Many of us, myself included, seem compulsively busy "doing things," all day long. Sometimes we never take the time to think deeply about our lives, our relationships with others and our possible future.
Therefore, I really struggled with the story Jesus tells of Mary and Martha (Luke 10:38 - 42). It is all about Jesus praising someone for sitting still, a woman named Mary, who sat quietly in the divine, spiritual presence of Jesus. Meanwhile, her sister Martha was running around the house, getting food on the table for all the Disciples. The pressure was on ---- this was Jesus they were entertaining! Martha scrambled and made it happen, because, well, somebody has to!
In order for some people to sit around being still and having deep thoughts, I am sure there is always another group of people running around behind the scenes making it all possible, making sure the space is ready, the food is cooking, the music is prepared, and the atmosphere is just right for the other folks to have this deep spiritual connection in the moment.
Take our church, for example. We sit in our pews, having time to pray, to listen to Scripture being read, and to connect with the divine in our beautiful, holy Sanctuary. But in the Fellowship Room, or in the auditorium, we have a crew of people setting up coffee. Downstairs and upstairs there are folks watching and instructing our children so that the parents can have some moments of silence and peace. So, right in the middle of our worshiping, spiritual community, it takes a lot of busy people behind the scenes to create a space for other folks to sit still.
When did sitting still get equated with spiritual depth? Perhaps back in your earliest memories of sitting in an uncomfortable church pew, getting bribed with Life Savers and gum, while your mother said over and over again with urgency, "Just sit still !"
The truth is, many great religious heroes were people of action, engaged in the world, doers of the Word and not just hearers. At CPC, many of our members are regular participants in activities like hands-on-mission projects and other continuing, outside-the-church programs which aid and support others.
So, on behalf of all the under-appreciated, "hyperactive" people of the world, let's put away for good that old simplistic interpretation of the Mary and Martha story that goes like this: Martha was more interested in doing housework than listening to Jesus.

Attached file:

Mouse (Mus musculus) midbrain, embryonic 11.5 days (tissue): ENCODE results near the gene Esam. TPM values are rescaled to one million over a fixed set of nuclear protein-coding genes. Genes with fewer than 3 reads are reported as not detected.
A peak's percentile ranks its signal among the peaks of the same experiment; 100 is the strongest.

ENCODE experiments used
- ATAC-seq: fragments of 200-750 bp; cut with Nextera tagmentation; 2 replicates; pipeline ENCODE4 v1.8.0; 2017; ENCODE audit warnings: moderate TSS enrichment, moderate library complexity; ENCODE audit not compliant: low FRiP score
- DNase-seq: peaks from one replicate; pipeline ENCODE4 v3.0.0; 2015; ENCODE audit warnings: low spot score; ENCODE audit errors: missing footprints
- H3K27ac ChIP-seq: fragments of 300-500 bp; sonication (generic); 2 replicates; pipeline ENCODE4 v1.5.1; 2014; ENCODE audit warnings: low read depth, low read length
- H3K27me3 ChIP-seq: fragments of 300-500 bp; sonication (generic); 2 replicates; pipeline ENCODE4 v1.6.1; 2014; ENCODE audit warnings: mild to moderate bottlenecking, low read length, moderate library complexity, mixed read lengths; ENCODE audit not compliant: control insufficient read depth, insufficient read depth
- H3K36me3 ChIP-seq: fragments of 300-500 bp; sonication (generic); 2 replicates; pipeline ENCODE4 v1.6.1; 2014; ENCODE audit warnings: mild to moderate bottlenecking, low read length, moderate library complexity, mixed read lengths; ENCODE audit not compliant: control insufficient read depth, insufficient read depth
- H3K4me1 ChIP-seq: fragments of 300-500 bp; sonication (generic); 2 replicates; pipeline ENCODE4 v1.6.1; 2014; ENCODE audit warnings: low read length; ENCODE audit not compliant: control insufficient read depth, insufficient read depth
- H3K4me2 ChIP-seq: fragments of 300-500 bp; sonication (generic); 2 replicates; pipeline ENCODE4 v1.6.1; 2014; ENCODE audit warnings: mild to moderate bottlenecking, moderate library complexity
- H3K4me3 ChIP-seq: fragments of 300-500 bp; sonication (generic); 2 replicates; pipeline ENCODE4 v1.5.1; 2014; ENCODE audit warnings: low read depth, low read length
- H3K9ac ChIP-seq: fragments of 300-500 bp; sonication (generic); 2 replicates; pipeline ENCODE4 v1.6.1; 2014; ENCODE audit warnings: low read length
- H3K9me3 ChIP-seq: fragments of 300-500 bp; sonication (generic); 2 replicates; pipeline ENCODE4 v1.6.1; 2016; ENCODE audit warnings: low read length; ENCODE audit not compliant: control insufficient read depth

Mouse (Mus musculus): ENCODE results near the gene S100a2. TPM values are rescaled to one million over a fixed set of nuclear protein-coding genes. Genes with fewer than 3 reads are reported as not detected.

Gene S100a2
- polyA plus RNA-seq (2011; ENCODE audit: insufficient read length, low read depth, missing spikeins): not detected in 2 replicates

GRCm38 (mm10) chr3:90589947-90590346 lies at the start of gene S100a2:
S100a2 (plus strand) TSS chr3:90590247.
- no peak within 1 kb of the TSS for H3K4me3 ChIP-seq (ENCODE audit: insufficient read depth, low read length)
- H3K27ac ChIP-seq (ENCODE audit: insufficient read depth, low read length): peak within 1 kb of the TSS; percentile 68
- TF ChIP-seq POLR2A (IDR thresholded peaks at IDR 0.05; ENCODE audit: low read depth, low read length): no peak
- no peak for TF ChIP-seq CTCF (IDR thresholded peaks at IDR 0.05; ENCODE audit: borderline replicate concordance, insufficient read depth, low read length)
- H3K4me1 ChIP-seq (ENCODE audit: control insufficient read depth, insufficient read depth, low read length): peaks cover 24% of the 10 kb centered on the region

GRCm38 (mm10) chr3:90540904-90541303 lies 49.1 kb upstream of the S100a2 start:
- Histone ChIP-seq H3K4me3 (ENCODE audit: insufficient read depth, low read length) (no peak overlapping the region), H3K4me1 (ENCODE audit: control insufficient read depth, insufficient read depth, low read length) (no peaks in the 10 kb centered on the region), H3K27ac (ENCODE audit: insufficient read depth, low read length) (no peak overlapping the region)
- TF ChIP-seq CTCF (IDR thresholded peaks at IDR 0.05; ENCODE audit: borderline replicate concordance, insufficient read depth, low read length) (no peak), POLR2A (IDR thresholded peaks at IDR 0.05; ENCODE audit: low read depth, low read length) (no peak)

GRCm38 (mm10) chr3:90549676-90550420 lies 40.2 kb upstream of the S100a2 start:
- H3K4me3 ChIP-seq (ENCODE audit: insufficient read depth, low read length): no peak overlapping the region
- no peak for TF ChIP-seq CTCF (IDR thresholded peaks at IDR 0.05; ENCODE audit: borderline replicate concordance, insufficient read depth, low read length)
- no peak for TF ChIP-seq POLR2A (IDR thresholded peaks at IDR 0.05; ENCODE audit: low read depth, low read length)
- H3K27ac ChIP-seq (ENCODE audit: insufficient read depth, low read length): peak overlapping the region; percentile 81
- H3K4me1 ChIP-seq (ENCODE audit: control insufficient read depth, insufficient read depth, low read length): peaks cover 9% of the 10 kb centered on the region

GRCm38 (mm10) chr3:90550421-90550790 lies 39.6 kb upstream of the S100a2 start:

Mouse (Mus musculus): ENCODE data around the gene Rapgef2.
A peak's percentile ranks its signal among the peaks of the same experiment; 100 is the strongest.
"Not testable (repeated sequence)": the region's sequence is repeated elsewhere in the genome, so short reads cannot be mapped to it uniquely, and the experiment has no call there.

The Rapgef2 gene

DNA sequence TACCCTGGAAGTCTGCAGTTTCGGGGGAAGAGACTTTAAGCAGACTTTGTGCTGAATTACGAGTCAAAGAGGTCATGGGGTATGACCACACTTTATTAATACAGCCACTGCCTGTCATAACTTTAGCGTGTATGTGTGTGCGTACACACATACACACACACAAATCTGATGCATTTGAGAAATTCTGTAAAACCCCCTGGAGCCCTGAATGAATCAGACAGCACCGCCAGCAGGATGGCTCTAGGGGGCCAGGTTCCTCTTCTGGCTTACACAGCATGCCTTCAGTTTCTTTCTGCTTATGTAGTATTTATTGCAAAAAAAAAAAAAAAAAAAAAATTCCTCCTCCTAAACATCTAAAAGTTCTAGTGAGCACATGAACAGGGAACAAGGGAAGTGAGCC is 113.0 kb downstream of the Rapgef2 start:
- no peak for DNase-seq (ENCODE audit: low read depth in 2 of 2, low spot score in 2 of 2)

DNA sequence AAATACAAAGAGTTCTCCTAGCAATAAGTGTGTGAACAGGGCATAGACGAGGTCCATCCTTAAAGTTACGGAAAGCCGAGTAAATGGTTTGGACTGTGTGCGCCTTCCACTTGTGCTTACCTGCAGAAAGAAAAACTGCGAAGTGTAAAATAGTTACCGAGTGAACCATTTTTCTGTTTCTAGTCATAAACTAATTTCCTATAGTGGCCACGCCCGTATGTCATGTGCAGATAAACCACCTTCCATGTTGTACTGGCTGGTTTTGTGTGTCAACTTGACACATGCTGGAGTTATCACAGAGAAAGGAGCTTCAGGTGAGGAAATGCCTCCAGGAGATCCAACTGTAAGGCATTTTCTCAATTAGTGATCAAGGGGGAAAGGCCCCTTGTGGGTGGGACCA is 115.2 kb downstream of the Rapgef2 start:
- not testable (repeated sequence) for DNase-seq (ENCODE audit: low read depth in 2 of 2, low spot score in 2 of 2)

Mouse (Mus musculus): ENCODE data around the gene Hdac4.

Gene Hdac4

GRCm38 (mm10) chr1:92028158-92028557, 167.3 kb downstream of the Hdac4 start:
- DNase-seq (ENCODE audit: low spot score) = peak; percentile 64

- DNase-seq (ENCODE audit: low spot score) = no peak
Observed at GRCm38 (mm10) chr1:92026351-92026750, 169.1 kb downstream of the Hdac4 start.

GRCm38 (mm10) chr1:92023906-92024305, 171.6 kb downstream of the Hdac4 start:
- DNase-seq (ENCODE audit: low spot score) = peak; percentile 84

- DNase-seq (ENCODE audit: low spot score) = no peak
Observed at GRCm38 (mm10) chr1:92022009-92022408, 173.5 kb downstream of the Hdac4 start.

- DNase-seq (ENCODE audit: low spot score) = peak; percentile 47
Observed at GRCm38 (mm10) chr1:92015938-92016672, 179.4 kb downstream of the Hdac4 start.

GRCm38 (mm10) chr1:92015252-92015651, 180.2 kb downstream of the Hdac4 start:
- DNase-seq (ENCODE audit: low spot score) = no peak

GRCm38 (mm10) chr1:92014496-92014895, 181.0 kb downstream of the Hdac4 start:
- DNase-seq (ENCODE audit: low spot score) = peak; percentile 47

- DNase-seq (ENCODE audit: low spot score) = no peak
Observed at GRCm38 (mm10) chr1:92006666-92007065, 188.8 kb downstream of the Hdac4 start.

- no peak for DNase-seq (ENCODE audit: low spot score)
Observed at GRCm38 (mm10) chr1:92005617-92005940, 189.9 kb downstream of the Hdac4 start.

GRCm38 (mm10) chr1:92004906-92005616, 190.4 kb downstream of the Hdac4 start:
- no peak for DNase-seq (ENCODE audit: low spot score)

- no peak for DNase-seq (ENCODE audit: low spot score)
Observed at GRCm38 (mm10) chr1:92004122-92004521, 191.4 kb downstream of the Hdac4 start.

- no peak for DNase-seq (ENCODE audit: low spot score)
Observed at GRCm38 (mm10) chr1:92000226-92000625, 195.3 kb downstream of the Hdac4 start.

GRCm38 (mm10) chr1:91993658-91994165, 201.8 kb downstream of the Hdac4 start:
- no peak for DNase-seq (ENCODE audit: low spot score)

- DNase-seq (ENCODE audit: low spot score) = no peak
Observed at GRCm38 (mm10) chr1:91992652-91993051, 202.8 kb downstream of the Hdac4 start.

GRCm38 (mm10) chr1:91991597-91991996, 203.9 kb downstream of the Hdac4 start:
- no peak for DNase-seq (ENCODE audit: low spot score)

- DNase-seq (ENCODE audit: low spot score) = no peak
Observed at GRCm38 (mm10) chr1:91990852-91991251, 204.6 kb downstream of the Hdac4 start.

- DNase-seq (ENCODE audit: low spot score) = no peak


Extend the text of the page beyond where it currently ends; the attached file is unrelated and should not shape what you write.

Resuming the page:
Of course Martha was interested in what Jesus was saying. After all, she had invited him to her house. This was a big deal for her ! Is it fair to say that Martha undoubtedly was following Jesus' conversation, keeping track of it, as she went around doing this thing and that. Martha was not shallow ---- she was a multi-tasker. And Martha may have found Mary more than a little annoying, sitting there at Jesus' feet, listening as if the world depended on her concentration on every little thing he was saying.
Rev. Lillian Daniel says in her book "When Spiritual But Not Religious Is Not Enough" : Every spiritual tradition has some tension between action and meditation. Some tension exists between doing God's will and listening for God's will. There is some tension between daily action here in our physical world, and the interior life of the spirit. Some tension between acting and being."
What I sometimes forget in the Mary and Martha story ---- what I get distracted by, just like Martha did, is my own impatience and defensiveness. When I hear that story, I immediately want to defend being engaged in the world. And when I do that, I imply that these two states are polar opposites with no relationship to each other, when actually, that is just not true.
"Acting" and "being" are not opposites, but partners. Mary and Martha are not two different people, one getting it right and one getting it wrong. Mary and Martha are two halves of the human spirit, two parts that compliment each other.
Mary and Martha aren't fighting "out there." They are fighting in here, inside each one of us.
When I ask someone how they are, I often get the answer, "Busy, I am busy." But couldn't we have lives that are rich and full, but also occasionally still and strong? Still and strong. It's an option.
Mary, in her stillness, wasn't being passive. She was being strong. By sitting at the feet of Jesus, she was actually standing up to the men in the room (including the Disciples) who thought that as a woman she had no place there. In seeming to do nothing, she was actually doing something really important. In sitting still to listen to Jesus, she was actually saying, "I matter, I count, I am somebody." She was still but she was strong.
If Mary and Martha live inside each of us, who wins the wrestling match? Only you know the answer for yourself to that question. Nobody can answer it for you. In order to even ask the question, we need to slow down and be still, like we can in church or wherever we can be like Mary and get quiet in a holy place. But, remember, the holy places wouldn't be there if we didn't actively engage, like Martha, and do the hard work. Do we have to choose? Can't we embrace both? Rich and full. Still and strong.
These thoughts are brought to you by CPC's Adult Spiritual Education Team, hoping to encourage some personal spiritual growth this year at CPC.